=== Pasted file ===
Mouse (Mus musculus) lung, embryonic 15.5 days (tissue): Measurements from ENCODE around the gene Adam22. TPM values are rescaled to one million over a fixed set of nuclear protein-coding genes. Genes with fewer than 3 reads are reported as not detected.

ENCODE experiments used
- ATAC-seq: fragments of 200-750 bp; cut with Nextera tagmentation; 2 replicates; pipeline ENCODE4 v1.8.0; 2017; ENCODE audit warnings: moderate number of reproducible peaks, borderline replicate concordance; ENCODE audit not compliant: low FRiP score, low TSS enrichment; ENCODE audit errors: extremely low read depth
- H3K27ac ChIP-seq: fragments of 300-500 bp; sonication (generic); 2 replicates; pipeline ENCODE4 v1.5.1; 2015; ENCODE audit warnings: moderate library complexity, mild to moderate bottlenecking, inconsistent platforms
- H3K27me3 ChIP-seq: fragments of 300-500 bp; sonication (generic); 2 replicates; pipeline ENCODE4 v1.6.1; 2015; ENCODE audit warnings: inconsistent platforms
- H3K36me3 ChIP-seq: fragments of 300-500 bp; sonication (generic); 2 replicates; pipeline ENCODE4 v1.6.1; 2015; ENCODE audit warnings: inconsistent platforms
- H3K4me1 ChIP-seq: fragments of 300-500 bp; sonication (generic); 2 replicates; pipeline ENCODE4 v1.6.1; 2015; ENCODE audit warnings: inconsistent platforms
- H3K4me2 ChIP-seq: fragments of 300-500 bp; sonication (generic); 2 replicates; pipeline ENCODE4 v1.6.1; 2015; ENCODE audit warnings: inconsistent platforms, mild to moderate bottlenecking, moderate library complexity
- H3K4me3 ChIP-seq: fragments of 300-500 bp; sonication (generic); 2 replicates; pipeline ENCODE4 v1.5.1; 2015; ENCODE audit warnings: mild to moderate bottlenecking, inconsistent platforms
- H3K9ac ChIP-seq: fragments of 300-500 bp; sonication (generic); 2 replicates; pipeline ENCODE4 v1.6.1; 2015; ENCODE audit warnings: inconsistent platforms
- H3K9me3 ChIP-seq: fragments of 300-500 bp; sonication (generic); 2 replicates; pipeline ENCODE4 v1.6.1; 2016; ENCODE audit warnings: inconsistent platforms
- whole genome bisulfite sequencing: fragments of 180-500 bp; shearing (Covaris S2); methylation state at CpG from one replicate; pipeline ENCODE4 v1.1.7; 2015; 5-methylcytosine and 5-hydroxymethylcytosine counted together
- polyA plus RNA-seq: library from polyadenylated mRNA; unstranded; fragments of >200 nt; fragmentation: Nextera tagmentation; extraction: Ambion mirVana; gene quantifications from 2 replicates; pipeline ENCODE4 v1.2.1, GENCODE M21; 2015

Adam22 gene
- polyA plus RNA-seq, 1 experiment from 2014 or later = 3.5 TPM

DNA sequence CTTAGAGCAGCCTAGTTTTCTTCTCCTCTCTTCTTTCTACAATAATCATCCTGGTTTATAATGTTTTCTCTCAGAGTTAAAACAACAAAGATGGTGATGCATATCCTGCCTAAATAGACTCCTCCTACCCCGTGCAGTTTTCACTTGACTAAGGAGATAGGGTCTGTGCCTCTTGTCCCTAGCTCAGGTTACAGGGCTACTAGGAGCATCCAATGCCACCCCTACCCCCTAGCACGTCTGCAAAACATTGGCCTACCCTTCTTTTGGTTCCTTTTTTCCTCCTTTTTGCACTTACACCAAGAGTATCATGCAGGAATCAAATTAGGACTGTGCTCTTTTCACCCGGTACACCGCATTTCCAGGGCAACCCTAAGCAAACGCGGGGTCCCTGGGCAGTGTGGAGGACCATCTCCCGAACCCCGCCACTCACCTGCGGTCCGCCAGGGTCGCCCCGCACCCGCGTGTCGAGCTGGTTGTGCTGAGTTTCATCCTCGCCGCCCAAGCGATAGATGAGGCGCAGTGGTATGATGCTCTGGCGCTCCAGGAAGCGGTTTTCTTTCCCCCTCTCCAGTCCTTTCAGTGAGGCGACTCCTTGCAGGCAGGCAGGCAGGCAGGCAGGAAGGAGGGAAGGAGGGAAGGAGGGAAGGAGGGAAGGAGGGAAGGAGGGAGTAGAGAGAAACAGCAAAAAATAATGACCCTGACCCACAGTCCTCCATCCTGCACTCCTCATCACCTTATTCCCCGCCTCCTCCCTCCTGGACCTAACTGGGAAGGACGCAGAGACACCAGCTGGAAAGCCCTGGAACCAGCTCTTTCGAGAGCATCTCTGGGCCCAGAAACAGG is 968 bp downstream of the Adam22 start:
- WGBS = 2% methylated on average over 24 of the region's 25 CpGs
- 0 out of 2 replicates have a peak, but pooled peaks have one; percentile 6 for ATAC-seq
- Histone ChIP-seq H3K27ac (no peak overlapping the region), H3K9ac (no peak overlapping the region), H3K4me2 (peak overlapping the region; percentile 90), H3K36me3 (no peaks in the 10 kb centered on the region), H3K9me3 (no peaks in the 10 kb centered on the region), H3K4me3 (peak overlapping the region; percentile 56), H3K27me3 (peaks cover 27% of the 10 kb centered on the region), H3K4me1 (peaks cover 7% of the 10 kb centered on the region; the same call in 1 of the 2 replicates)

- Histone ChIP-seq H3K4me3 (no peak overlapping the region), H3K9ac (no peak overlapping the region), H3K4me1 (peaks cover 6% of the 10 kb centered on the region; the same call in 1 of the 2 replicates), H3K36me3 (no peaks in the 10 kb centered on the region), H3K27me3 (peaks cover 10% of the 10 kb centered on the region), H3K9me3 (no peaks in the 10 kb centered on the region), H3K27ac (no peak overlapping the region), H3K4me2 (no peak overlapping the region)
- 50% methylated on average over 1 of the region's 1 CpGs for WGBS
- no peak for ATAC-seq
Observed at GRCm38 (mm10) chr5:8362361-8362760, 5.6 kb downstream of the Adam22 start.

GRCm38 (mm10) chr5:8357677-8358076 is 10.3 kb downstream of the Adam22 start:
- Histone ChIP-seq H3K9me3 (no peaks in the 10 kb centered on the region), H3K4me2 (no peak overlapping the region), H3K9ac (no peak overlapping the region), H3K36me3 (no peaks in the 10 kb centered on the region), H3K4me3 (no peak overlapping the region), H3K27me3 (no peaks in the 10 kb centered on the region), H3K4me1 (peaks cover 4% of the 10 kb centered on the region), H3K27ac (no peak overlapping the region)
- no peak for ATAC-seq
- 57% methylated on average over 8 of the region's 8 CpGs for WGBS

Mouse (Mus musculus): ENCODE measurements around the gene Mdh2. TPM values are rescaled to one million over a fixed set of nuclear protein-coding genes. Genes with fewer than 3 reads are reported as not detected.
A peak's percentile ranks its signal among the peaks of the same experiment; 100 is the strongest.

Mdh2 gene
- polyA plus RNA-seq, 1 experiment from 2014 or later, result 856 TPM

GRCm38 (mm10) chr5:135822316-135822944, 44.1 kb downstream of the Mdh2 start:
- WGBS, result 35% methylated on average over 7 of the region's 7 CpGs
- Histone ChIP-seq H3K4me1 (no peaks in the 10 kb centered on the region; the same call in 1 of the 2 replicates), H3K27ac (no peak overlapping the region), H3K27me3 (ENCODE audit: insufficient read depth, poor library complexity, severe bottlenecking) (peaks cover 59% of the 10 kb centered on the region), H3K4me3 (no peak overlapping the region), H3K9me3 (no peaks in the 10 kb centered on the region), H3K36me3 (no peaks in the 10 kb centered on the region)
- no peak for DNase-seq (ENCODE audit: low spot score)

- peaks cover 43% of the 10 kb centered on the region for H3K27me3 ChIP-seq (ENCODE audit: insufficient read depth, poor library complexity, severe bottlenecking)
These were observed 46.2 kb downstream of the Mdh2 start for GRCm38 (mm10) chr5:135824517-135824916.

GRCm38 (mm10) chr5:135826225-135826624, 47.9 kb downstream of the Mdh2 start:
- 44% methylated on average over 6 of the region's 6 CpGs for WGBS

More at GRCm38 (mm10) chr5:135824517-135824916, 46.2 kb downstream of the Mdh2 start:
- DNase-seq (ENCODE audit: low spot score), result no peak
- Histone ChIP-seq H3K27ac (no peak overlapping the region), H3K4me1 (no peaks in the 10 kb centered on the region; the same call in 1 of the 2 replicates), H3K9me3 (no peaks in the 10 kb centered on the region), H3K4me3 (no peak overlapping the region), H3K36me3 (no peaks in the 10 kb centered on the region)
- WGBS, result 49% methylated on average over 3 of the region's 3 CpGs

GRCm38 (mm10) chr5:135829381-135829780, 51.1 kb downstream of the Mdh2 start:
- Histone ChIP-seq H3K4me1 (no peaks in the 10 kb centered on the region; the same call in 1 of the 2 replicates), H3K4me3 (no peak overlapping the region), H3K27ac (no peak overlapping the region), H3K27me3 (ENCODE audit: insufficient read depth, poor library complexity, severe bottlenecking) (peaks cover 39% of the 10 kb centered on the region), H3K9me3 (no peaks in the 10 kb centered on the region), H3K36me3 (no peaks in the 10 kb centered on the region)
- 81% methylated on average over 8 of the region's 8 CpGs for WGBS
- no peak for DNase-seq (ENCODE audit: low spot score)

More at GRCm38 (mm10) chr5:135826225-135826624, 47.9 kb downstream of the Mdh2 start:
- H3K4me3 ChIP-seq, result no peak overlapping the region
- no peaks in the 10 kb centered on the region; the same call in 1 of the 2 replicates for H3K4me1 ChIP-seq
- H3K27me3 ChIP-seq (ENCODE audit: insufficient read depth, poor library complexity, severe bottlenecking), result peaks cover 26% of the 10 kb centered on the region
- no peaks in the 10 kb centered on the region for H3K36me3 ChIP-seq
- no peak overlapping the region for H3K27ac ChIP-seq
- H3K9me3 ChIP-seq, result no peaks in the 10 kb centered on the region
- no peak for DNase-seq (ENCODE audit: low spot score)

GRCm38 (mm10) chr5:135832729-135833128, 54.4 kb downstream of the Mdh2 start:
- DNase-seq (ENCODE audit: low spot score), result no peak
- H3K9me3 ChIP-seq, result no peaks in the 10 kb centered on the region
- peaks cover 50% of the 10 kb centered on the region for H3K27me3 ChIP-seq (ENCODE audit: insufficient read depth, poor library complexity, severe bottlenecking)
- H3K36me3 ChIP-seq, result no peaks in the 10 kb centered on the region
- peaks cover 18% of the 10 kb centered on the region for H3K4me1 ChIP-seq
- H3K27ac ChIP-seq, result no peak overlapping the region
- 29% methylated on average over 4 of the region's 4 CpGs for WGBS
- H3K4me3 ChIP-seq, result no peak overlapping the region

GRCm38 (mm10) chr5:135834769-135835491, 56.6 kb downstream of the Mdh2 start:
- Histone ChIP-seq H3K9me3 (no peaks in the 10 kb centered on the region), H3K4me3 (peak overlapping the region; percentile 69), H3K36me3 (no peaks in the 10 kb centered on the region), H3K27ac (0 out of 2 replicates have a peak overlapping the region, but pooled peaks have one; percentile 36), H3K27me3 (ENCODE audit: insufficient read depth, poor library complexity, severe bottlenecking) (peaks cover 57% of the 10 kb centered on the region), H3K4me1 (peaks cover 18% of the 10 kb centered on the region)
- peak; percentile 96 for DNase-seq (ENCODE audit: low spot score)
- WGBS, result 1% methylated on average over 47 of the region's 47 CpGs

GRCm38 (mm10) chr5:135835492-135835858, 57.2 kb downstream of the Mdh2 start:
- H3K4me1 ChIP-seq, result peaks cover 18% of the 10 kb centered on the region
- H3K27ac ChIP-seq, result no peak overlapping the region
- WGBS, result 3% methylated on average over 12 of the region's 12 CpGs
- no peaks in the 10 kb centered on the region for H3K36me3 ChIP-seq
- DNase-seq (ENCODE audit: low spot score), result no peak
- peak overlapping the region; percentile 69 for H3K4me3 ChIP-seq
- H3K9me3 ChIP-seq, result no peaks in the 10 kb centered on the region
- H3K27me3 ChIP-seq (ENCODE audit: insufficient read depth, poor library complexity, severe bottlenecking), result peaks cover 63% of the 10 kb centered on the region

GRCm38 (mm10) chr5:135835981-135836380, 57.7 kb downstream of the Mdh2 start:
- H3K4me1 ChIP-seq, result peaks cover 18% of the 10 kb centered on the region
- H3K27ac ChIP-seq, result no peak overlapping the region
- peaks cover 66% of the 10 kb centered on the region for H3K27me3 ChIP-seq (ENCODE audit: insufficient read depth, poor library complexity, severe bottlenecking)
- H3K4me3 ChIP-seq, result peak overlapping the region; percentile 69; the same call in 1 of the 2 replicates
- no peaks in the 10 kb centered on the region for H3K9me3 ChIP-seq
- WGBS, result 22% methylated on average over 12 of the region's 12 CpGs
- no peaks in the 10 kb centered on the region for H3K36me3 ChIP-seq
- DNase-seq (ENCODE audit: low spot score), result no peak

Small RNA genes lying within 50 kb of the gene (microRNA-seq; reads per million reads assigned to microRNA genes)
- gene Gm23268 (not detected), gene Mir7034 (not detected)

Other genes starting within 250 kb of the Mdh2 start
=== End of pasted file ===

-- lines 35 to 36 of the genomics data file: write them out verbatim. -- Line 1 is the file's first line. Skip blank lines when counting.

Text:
- no peak for DNase-seq (ENCODE audit: low spot score)

- peaks cover 43% of the 10 kb centered on the region for H3K27me3 ChIP-seq (ENCODE audit: insufficient read depth, poor library complexity, severe bottlenecking)